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Categories: Book Love.

#Bookreview ‘Dissolution’ by CJ Sansom #Tudor #detective

Oh my goodness why have I taken so long to read the Shardlake series by CJ Sansom? I was absolutely gripped by Dissolution, first in this Tudor series of mysteries featuring Matthew Shardlake, commissioner for Thomas Cromwell. And now I want to read all the others. It is 1537. Henry VIII is king and supreme head of the Church of England. A year has passed since Anne Boleyn was beheaded and her successor as queen, Jane Seymour, has just died following childbirth. Cromwell’s team of investigators, or commissioners, are reviewing every monastery across the land. The dissolution of these institutions is expected as Catholic worship is reformed and anglicised. Lawyer Shardlake is sent by Cromwell to the monastery of Scarnsea on the Sussex coast where the investigating commissioner Robin Singleton has been murdered. Cromwell wants a quick solution to the murder so he can tell the king the problem and solution at the same time, and so puts pressure on Shardlake to find the murderer within days. Shardlake is a great central character; a hunchback, as a boy he turned to his studies when sports and girls seemed impossible. ‘My disability had come upon me when I was three, I began
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Categories: Book Love.

#Book review ‘The Comforts of Home’ by @susanhillwriter #crime #thriller

Another Simon Serrailler novel by Susan Hill? I admit to excitement at this, the ninth outing for the Lafferton detective. It is three years since the eighth novel, The Soul of Discretion, and I feared Hill wanted to write about other things and there would be no more. And now, The Comforts of Home. I saved it to read on holiday, in the same way as a child I saved my favourite chocolate bar from my Christmas Selection Box. To be enjoyed at leisure. I admit to forgetting how The Soul of Discretion ended, so the beginning was rather a shock but also fascinating. After life-changing surgery, Serrailler goes to the remote Scottish island of Taransay to convalesce. The descriptions of this bleak but beautiful place made me want to go there. He is quickly accepted by the tight-knit community where mutual support is a necessity, where consequently everyone knows everyone else’s lives in minutiae, but where you know a death is inevitable. As temporary cop-in-charge, given the local force’s short-handedness, Serrailler uncovers a secret no one had guessed. Serrailler’s injury beings a new layer of damage to his solitary wounded soul, he would rather get up and face the day
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Categories: Book Love.

My Porridge & Cream read: Kelly Clayton

Today I’m delighted to welcome crime author Kelly Clayton.  Her ‘Porridge & Cream’ read is Naked in Death by JD Robb, pen name of Nora Roberts. “I first read Naked In Death over 15 years ago. I was reading a considerable number of books a week and was a regular visitor to the local library. I read most genres but was buried deep in a Nora Roberts phase at the time. I was searching through the Nora books when I realised I had read them all. Panic! So I kept looking along the alphabetical shelf, and almost the next author was JD Robb [Nora Roberts’ pen name for her crime series].  The book, Naked In Death, was the first of a series and it sounded good – set slightly in the future, it followed a New York homicide detective, Eve Dallas. I borrowed it as part of that week’s haul and headed home. I was back at the library the next day for the following two books in the series. The In Death books cover crime, slight sci-fi element (but very subtle), romance, friendship, the destructive nature of humans and how the past doesn’t have to define us. Eve Dallas is a tortured kick-ass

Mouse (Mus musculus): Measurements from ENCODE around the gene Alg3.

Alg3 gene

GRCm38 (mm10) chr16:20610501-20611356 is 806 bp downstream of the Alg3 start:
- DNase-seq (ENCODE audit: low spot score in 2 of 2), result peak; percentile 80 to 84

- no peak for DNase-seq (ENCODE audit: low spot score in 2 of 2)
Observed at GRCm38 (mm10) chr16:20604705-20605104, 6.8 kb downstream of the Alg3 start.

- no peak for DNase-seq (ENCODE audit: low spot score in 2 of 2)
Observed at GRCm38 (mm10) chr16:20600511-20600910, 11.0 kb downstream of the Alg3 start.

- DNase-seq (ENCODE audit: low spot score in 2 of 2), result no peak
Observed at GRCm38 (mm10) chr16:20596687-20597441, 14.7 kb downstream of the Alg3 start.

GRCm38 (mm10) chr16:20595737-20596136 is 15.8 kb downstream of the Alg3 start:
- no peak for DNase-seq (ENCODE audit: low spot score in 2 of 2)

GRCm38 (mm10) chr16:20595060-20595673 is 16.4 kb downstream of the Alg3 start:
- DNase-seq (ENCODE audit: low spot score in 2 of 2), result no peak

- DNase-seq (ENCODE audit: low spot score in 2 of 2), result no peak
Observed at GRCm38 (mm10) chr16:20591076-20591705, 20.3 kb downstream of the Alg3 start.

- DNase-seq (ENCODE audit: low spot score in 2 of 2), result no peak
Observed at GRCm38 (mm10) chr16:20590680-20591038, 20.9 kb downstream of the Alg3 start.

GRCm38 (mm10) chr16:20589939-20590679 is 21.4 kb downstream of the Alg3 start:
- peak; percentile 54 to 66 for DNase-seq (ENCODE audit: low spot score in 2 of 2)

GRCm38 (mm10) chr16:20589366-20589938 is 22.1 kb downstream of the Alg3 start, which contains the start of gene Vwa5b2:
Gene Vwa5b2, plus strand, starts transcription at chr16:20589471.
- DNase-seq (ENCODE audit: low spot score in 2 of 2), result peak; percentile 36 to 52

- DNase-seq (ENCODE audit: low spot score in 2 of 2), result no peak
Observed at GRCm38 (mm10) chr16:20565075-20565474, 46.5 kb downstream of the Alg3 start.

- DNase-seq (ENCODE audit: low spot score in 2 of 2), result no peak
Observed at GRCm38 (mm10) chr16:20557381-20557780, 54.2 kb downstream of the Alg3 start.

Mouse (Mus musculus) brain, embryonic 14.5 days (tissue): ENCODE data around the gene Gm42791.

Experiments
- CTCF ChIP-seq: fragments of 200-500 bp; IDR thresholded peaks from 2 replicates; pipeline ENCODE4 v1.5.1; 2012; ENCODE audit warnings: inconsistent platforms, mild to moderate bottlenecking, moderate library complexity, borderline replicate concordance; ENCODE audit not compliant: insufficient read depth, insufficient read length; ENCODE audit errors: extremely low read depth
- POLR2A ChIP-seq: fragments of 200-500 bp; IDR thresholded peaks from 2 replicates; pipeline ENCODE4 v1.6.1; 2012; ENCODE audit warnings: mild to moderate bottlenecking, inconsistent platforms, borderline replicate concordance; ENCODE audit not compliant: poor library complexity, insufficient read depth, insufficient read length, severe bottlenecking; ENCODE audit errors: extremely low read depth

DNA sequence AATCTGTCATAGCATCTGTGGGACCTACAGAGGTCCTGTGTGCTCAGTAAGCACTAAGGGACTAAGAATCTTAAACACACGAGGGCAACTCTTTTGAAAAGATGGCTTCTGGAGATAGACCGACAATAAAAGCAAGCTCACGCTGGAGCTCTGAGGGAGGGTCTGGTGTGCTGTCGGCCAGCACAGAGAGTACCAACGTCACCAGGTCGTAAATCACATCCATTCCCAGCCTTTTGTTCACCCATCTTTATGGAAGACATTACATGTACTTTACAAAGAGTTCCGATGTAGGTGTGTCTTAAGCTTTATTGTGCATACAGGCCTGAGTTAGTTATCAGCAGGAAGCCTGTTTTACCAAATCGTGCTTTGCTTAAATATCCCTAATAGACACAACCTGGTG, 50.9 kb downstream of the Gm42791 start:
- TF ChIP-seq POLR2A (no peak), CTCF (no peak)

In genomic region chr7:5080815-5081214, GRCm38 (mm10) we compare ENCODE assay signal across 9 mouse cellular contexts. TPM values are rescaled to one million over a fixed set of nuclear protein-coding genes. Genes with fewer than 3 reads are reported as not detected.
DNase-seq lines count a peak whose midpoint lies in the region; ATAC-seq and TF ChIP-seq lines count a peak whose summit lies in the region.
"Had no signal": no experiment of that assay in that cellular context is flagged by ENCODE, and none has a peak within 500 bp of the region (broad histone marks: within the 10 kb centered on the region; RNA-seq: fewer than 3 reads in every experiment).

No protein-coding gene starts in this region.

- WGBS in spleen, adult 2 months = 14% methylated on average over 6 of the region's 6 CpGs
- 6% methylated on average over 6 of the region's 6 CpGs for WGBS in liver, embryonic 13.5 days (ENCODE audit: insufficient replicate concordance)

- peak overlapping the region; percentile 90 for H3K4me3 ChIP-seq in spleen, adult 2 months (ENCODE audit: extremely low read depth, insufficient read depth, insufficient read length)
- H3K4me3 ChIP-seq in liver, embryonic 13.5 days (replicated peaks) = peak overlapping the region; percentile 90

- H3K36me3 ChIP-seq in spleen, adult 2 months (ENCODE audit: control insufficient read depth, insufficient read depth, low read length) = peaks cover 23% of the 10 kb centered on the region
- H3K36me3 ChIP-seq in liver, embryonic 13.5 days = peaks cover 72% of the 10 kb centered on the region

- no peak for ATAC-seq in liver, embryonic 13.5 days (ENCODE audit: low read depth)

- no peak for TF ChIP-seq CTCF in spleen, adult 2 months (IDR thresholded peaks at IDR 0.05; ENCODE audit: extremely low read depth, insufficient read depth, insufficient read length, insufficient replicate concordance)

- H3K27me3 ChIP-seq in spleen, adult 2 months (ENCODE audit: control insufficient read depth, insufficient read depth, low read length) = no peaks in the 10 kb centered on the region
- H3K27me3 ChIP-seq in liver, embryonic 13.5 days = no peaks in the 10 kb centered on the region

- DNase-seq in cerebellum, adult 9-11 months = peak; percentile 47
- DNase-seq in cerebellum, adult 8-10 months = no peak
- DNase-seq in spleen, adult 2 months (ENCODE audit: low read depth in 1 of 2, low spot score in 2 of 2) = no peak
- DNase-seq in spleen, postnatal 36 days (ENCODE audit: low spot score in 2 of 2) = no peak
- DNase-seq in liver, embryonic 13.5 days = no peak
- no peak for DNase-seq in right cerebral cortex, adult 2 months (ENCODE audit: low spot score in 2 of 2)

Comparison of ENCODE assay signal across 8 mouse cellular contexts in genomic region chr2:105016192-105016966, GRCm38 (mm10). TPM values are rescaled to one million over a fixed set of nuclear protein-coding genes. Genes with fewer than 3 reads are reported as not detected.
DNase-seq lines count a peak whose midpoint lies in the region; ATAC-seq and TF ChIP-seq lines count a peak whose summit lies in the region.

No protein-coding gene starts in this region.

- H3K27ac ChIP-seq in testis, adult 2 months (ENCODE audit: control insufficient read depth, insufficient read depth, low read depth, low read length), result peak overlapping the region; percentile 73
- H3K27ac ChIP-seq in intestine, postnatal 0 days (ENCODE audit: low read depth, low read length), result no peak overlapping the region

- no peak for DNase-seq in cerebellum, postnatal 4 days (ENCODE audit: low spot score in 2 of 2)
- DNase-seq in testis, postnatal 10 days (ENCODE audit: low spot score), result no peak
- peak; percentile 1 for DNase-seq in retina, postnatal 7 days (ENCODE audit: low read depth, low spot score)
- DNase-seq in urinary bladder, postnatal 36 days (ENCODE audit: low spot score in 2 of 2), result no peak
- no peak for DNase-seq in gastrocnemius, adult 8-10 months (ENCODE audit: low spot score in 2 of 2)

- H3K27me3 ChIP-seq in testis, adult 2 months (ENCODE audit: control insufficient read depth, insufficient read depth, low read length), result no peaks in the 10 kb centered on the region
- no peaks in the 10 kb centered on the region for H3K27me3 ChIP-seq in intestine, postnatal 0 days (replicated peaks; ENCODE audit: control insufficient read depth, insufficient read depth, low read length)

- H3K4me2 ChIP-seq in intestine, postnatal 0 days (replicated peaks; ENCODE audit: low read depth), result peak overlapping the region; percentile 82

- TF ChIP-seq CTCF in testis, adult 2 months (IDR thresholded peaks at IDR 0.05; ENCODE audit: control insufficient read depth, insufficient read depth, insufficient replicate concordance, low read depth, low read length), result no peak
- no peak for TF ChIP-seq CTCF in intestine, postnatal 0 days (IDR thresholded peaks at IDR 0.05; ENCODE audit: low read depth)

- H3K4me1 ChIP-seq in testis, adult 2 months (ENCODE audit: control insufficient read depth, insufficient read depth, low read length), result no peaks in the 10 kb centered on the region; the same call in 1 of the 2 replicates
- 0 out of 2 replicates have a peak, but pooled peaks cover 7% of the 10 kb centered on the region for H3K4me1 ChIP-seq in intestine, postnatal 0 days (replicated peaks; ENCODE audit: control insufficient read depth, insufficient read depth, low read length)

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Categories: Book Love and Porridge & Cream.

Book review: The Seven Deaths of Evelyn Hardcastle

The Seven Deaths of Evelyn Hardcastle by Stuart Turton is a whodunnit version of Groundhog Day set at a country house party. There is a twist: the Bill Murray character must live each day in a different body, a host, and solve a murder or never escape back to his normal life. I found this to be a tortuous, convoluted and mystifying plot, impossible to review without giving away clues (intentionally or not), but I will have a go. If you like conventional detective stories which follow the rules of crime fiction, presenting a challenge to be solved, this may not be for you. If you like going on a mystery journey where nothing is as it seems, you will like it. Mysteries work when the reader has something to cling onto, to make them identify with a character, to make them care, to give them someone to root for. This story has so many unknowns I spent most of the story in a state of confusion. Like Coco Chanel dressing for the evening and then removing two elements to ensure she wasn’t over-dressed, I finished this book wishing the author had undertaken a similar cutting exercise. The solution to